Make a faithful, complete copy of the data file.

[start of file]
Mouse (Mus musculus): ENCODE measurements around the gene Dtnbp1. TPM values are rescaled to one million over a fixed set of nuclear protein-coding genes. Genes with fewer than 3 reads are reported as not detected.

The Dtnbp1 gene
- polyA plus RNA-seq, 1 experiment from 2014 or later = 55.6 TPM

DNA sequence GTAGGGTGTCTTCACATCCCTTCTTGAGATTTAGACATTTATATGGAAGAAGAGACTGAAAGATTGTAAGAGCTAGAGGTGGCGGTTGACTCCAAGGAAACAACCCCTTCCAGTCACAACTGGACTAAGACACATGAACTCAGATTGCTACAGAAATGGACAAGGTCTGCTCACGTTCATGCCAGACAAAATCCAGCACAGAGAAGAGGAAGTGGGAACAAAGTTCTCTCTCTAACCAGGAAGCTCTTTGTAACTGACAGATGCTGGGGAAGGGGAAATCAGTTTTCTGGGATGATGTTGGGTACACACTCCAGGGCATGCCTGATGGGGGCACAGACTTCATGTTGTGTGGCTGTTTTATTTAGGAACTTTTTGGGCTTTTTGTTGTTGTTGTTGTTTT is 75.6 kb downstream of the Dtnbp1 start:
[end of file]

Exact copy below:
Mouse (Mus musculus): ENCODE measurements around the gene Dtnbp1. TPM values are rescaled to one million over a fixed set of nuclear protein-coding genes. Genes with fewer than 3 reads are reported as not detected.

The Dtnbp1 gene
- polyA plus RNA-seq, 1 experiment from 2014 or later = 55.6 TPM

DNA sequence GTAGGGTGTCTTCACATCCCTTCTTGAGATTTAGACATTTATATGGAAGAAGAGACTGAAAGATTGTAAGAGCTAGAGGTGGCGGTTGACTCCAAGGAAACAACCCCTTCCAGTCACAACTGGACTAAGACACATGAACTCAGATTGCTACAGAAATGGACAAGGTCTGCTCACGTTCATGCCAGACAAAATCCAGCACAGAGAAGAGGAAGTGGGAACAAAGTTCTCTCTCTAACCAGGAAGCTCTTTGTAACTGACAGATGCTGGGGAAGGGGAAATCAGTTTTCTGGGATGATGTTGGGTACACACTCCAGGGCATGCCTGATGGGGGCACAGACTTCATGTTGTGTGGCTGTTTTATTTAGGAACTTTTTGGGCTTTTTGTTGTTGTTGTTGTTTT is 75.6 kb downstream of the Dtnbp1 start: